Build shareholder value with human capital practices

Business analyses are increasingly researching quantifiable measures to determine a company’s current and future worth. The sudden collapses of companies like Leman Brothers, Black Rock, and Enron are instructive in predicting sustainable performance, writes Rod Waddell from Performance Path.

It has become glaringly clear that relying totally on primary financial data can impede a true analytical understanding of an organisation’s current performance and sustainability. For example:

Properties shared by all organisations in a sector may be superficial, obvious or unimportant.

Measures applicable to all organisations in an industry may ignore or understate differences between them.

Primary financial analysis may also neglect complexity and variety in organisations.

New accounting rules allow some corporations to use financial instruments (SIVs, CDSs) to improve their balance sheet.

Remembering Enron

Waddock (2002) notes that, for three years, Enron had achieved a place in the best 100 places to work in America.

In 2000, it received six environmental awards, issued a triple bottom line report, and had policies on anti-corruption, human rights and climate change.

The CEO was a speaker at ethics conferences.

Enron’s CFO was awarded CFO of the Year by CFO magazine three months before the Enron scandal was made public.

Enron appeared in many general and social investing mutual funds when it failed. In today’s turbulent marketplace we need to be able to separate the reality underlying the rhetoric. To identify sustainable companies you need better measures of lead, not lag, indicators to predict future organisational performance.

Recent research has demonstrated that a rigorous qualitative analysis of management quality and human capital practices can significantly increase share holder value. Consider the following:

You can’t make money out of analysing soft variables until they can be clearly defined. By understanding key human capital practices, we can distinguish between rhetoric and reality. Towers Watson’s Human Capital Index has confirmed that people management practices contribute up to a 47 per cent increase in market value (1999-2010).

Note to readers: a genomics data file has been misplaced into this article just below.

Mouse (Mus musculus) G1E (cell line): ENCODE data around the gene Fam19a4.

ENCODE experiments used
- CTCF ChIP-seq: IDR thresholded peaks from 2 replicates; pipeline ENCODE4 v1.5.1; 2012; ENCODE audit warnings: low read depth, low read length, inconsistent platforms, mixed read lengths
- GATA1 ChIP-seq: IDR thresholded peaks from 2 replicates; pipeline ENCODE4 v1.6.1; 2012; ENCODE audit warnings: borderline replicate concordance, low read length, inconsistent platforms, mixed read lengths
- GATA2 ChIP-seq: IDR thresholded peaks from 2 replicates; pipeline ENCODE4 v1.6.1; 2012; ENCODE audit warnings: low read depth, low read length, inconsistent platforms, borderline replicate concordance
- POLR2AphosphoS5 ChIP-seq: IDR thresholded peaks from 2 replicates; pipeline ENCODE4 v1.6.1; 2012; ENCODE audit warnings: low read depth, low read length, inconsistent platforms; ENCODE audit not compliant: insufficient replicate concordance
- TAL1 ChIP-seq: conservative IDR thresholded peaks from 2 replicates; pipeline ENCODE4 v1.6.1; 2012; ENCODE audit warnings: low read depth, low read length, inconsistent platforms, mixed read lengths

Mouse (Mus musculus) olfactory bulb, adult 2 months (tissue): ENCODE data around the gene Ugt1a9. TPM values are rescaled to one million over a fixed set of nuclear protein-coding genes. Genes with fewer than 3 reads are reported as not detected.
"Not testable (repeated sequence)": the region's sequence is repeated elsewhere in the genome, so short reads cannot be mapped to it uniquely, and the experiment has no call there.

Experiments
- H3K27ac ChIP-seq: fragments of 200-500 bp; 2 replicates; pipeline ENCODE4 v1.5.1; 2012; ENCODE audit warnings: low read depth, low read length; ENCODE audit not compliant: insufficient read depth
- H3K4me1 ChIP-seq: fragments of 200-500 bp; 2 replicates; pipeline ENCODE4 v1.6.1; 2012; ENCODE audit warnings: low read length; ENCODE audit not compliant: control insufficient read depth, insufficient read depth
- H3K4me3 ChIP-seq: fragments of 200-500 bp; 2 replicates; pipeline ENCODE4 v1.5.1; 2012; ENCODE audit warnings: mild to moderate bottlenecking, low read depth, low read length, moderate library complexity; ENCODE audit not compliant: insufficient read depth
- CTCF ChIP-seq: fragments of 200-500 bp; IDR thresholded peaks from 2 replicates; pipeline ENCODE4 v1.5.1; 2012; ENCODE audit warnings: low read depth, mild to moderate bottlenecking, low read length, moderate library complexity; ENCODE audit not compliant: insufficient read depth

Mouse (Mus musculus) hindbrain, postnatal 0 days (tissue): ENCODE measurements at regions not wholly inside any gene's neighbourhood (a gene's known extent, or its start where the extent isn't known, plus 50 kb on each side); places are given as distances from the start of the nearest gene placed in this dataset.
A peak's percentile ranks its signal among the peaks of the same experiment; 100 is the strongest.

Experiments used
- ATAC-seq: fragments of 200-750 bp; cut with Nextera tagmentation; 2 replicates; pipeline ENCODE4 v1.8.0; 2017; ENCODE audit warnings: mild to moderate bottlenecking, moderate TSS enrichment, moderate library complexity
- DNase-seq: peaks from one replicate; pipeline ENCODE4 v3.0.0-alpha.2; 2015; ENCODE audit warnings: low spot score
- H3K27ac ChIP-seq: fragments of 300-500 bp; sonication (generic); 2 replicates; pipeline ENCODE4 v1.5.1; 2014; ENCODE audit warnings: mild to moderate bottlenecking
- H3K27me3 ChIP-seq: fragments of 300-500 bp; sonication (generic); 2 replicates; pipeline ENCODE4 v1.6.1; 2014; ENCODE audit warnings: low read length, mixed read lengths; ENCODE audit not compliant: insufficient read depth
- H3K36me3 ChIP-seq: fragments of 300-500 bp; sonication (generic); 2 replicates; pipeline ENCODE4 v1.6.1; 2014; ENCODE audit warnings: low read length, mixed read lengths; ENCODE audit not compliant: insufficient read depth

While others like Collins and Porras (2000, 1994) report visionary companies produce sustainable long term results and are six times more successful than comparison companies, and 15 times more successful than the general market (1926-1990). They also say, “Individual leaders, no matter how charismatic or visionary, eventually die and all visionary products and services and all great ideas eventually become obsolete.”

Yet visionary companies prosper over long periods of time. Harvard Business Review, March 2010, “Roaring Out of Recession” reveals leading companies use talent management, R&D and marketing to achieve up to 37 per cent more in sales over their competitors during and up to three years after the last three recessions (1980-82, 1990-91, 2000-02).

What human capital practices provide the biggest impact on share holder value year after year? See below:

Towers Watson – 
Human Capital Index

Total rewards and accountability: 16.5 per cent

Collegiate and flexible workplace: 9 per cent

Recruiting and retention excellence: 7.9 per cent

Communications integrity: 7.1 per cent

Focused HR service technologies: 6.5 per cent

So why don’t more companies practice pay for performance. Again, people do what is best for them. Many organisations lack accurate ways to measure employee performance. One size fits all appraisals are more of an opinion poll.

Another reason is paying top performers more means less for marginal and average performers. Managers know defending “finger in the wind” appraisals is difficult if not impossible.

And finally, in order for performance to be fair, managers must have clearly established performance measures and targets. Most don’t or if they do, only look at them as the next appraisal cycle approaches. So add this up and you get unclear expectations, conflicting management practices and unrealistic goals. It is no wonder pay for performance seems too difficult. What is more difficult than implementing an effective pay for performance process, how about seeing your competition fly past you with superior performance and earnings while you limp along in the slow lane.

Look at how you can incorporate these practices into your organisation next month.


Rod Waddell